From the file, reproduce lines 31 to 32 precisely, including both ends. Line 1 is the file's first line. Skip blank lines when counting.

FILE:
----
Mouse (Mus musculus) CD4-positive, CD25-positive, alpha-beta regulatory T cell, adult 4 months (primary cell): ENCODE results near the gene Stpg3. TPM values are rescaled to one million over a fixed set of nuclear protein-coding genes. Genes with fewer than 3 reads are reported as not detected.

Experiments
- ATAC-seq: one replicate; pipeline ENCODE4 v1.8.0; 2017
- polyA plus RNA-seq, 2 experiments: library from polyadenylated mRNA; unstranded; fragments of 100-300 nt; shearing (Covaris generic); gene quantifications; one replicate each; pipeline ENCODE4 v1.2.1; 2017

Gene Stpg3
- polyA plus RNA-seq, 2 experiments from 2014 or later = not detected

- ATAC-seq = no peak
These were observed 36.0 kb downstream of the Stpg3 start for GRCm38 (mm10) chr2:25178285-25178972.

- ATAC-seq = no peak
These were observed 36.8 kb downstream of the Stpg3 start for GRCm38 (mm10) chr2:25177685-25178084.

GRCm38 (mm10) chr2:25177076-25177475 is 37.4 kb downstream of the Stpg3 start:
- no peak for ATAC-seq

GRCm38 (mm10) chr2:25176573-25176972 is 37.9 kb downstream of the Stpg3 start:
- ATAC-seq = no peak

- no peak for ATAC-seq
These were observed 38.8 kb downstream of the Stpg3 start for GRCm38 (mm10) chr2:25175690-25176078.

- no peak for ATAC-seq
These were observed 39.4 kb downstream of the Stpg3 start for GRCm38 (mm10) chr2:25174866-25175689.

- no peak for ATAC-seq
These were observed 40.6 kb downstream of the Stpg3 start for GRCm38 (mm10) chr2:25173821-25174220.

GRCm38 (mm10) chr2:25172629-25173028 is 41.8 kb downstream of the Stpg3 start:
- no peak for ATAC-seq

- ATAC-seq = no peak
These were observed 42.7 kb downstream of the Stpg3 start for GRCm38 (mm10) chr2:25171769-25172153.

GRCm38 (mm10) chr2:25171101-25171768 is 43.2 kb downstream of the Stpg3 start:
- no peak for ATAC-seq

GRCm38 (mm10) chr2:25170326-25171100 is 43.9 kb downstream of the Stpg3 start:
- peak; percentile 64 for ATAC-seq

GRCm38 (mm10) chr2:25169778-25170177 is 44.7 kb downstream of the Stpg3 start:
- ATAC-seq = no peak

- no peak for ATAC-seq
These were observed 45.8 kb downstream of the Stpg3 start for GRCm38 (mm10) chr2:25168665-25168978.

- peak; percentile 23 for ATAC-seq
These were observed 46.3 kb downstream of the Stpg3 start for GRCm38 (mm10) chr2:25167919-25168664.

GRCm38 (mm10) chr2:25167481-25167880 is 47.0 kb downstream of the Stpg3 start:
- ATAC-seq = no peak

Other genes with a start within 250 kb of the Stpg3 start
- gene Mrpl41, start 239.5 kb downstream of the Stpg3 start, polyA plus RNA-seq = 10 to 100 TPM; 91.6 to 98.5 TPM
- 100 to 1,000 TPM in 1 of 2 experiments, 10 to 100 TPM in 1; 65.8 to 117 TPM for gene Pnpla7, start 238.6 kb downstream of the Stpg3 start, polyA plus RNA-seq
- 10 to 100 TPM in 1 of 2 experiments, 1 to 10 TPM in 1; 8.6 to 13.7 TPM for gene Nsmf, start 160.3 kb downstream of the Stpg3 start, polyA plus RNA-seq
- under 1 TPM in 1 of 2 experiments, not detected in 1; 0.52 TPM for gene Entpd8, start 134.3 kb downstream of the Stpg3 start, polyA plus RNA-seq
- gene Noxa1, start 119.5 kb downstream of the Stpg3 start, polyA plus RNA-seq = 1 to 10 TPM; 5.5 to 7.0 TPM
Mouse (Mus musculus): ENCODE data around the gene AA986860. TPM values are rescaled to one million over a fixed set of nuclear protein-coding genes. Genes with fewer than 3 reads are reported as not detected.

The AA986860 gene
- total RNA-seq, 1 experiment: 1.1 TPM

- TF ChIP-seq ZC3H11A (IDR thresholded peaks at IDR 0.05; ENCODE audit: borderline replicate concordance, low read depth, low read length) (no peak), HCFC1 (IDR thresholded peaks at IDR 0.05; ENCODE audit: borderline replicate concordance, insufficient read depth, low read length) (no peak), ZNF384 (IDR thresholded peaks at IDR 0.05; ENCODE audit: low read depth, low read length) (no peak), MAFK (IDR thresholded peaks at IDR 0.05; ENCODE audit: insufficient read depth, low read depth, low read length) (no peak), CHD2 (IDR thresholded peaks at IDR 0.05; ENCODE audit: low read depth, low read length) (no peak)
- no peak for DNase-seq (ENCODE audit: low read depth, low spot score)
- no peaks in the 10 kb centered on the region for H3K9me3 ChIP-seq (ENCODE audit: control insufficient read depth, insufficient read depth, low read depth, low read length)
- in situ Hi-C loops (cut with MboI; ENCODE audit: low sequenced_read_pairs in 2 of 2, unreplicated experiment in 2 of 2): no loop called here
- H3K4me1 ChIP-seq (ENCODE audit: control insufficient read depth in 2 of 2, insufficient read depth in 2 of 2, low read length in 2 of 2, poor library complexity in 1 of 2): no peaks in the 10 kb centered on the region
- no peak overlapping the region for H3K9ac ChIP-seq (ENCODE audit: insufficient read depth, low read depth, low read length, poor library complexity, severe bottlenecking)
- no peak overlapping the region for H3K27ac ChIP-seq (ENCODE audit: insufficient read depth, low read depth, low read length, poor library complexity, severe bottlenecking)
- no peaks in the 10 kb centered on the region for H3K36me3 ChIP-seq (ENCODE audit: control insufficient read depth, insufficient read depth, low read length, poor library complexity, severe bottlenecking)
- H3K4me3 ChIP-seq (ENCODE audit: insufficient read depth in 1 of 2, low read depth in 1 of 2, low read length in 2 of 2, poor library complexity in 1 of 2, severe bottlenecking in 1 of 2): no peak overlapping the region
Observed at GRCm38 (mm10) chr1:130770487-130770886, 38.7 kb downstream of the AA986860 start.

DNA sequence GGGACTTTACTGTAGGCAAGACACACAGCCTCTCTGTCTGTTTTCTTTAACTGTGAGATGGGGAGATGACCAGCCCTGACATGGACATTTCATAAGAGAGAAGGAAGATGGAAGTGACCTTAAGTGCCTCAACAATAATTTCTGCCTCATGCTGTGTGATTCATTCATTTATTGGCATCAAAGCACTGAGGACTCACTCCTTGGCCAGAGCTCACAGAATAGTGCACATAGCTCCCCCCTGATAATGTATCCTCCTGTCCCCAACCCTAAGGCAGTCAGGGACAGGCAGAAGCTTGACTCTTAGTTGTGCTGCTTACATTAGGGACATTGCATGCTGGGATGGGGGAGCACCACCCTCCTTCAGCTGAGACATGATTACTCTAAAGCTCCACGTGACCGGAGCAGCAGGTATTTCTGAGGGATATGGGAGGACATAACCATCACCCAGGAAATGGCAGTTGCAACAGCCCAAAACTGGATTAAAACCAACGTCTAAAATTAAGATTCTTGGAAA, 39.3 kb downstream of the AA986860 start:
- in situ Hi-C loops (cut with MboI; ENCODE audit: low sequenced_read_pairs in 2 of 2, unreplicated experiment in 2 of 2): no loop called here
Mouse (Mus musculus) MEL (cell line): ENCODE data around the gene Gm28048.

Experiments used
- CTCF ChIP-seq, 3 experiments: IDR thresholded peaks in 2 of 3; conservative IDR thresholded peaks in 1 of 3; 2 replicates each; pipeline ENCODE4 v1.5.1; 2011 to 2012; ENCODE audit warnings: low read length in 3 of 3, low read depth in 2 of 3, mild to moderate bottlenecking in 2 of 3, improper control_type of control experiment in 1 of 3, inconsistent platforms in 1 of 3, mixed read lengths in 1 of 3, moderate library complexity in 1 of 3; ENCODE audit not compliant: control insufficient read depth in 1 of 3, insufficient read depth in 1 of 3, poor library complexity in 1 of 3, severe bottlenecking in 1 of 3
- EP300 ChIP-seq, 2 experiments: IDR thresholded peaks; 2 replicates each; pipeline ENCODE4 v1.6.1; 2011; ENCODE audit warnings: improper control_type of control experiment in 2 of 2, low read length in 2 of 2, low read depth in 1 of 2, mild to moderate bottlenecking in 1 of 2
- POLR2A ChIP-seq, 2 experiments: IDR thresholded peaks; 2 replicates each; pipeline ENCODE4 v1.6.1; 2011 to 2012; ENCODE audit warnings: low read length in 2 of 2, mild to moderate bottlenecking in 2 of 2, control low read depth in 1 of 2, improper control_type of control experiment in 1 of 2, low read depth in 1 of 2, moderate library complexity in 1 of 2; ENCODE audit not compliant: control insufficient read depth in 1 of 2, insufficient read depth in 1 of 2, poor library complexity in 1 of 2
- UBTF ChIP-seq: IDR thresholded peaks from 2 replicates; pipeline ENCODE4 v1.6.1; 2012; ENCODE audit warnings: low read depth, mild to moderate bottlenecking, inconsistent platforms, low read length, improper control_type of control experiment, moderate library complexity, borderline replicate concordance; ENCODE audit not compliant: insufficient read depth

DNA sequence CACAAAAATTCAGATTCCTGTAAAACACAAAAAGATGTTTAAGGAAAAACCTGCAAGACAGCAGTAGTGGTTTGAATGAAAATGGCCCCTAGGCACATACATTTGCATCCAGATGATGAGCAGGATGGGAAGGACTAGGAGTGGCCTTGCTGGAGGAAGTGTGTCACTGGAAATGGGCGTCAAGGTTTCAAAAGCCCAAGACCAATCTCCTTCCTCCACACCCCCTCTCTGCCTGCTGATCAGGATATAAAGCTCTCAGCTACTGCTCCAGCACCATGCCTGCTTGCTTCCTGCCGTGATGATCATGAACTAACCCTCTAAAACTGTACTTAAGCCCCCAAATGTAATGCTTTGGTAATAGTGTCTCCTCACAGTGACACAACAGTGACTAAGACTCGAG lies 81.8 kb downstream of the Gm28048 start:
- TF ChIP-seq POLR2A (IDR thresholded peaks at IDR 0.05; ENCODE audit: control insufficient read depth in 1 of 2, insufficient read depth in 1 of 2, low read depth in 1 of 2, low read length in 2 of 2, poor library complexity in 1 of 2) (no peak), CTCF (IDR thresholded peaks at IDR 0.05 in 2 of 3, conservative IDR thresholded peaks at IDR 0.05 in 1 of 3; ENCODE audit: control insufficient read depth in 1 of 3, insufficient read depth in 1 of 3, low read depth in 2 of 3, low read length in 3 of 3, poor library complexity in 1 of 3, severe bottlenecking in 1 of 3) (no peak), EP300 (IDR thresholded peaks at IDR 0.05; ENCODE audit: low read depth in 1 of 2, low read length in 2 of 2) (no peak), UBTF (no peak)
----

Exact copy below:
- no peak for ATAC-seq
These were observed 45.8 kb downstream of the Stpg3 start for GRCm38 (mm10) chr2:25168665-25168978.